In Solaris, I believe that you can assign privileges to users.
I know that in Linux you can assign capabilities to executable files, but can you also assign capabilities to users?
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Yes, it is possible to give additional capabilities to processes running as non-root users in Linux, which can be useful to allow these users to run a non-setuid
ping binary, or to run servers that bind to a privileged port (< 1024).
In many cases, you will need ambient capabilities support for this to work correctly, so you might need to use a recent kernel and libraries to unlock all the features needed to make capabilities useful as a non-root user.
(You can also use inheritable capabilities, but that requires you to mark the binaries to be executed with matching file capabilities, using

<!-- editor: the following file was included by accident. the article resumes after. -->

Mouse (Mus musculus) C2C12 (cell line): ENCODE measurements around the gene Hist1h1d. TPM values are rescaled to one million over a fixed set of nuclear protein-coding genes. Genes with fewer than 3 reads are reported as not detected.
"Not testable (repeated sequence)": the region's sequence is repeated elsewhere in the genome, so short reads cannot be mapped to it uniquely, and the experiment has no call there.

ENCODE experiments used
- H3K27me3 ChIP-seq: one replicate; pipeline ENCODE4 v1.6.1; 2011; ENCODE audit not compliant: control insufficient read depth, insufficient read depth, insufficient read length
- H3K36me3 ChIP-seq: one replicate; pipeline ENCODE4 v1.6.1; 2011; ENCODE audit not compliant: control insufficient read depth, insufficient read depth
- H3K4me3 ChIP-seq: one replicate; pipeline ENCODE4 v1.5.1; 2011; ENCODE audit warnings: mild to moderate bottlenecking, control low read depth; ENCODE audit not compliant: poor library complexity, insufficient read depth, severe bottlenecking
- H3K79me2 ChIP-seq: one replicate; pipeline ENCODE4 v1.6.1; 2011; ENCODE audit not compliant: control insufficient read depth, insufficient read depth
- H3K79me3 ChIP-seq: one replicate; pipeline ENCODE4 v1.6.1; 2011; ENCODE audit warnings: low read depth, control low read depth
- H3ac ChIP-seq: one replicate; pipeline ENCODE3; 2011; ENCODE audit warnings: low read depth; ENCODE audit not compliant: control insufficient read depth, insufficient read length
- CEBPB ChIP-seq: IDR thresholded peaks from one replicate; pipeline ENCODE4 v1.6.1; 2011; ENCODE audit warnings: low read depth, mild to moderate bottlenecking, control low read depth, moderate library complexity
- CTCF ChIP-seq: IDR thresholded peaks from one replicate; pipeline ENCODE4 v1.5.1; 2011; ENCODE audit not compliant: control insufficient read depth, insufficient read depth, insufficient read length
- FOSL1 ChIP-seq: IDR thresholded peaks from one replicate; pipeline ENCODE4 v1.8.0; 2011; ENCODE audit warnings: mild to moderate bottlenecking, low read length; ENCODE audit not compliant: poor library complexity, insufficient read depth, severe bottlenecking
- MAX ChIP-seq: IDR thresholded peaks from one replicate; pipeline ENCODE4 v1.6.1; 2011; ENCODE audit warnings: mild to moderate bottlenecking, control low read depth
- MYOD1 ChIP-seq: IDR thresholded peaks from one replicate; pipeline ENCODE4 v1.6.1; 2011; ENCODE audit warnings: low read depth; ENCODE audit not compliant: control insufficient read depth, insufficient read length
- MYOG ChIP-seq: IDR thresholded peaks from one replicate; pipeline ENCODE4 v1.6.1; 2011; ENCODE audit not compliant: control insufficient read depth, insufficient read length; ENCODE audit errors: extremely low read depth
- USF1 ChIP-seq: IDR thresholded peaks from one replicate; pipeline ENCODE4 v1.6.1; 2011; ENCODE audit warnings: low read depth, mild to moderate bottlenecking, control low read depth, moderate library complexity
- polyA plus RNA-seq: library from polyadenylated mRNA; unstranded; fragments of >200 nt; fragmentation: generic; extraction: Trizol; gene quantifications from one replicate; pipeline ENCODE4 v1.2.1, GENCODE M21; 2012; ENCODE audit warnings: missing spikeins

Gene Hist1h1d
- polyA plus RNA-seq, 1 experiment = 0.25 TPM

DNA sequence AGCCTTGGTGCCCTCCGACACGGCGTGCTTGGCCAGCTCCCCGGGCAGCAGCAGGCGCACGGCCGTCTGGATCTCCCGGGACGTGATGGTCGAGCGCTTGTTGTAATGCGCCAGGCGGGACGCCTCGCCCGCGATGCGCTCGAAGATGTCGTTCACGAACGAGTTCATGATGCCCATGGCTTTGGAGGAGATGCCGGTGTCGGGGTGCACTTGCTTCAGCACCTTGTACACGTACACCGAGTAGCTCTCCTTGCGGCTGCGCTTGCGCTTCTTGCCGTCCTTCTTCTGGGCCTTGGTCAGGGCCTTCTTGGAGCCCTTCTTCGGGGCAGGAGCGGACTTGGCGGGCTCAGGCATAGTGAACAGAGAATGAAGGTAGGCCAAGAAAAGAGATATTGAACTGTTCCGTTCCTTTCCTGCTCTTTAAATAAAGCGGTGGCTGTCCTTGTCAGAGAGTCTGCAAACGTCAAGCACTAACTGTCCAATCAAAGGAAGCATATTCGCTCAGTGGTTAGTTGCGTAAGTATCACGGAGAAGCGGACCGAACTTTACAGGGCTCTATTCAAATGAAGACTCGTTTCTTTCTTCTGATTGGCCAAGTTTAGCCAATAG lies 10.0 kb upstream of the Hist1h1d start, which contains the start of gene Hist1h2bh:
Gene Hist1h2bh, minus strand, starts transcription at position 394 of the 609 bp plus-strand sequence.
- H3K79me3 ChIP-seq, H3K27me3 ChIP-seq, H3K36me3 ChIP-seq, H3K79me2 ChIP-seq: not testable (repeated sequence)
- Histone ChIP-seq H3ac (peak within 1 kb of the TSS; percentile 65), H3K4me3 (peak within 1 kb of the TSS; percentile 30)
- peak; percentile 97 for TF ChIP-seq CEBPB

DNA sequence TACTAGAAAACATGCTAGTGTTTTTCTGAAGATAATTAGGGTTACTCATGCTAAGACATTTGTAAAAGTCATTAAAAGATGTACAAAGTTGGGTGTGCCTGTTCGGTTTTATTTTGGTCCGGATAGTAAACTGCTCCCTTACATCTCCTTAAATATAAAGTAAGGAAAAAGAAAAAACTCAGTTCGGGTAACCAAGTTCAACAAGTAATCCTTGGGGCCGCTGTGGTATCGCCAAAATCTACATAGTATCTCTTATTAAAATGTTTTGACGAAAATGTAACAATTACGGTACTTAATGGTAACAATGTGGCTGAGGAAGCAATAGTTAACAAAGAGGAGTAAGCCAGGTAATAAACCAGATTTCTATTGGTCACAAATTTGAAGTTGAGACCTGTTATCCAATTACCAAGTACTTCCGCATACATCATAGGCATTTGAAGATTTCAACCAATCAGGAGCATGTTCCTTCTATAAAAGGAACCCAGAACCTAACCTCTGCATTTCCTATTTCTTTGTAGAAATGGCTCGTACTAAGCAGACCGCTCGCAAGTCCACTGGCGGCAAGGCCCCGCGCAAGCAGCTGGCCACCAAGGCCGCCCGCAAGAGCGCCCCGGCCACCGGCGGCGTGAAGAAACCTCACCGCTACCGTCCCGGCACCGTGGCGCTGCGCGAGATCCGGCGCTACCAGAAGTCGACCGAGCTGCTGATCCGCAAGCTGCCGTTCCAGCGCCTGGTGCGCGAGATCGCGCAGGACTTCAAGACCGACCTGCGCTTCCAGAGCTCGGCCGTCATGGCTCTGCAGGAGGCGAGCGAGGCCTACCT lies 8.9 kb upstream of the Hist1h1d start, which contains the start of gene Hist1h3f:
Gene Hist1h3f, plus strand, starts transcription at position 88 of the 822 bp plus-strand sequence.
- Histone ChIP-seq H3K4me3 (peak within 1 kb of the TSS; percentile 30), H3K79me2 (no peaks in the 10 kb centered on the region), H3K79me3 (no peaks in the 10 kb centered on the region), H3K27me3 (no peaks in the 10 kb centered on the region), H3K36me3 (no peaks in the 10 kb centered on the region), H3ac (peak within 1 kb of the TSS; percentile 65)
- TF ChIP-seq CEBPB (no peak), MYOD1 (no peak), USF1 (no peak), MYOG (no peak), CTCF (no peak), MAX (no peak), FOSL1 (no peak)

An example of using capsh(1) to run a non-setuid ping as a non-root user would be:
sudo capsh --caps="cap_net_raw+eip cap_setpcap,cap_setuid,cap_setgid+ep" \ --keep=1 --user=nobody --addamb=cap_net_raw -- \ -c "./ping -c1 127.0.0.1"
Note that you need capsh and libcap version 2.25+ (for
--addamb) and Linux kernel 4.3+ for the support of ambient capabilities. See this question for more details (the source for the command above.)
Note that you need
sudo for the command above (since only root can add capabilities) but by the time
ping gets executed, the user has been dropped to "nobody", so
ping itself never gets to run with full root privileges, only with cap_net_raw.
Another situation in which capabilities can be useful is to launch a daemon. For example, running an HTTP server on port 80, without having to launch it as root and have it drop privileges only after binding to the port.
systemd offers directives for configuring capabilities on service units, and it can also run a process as non-root by configuring an
User= for the service. For the case of running processes as a non-root user with extra capabilities, you may need ambient capabilities support as well, which will require Linux kernel 4.3+.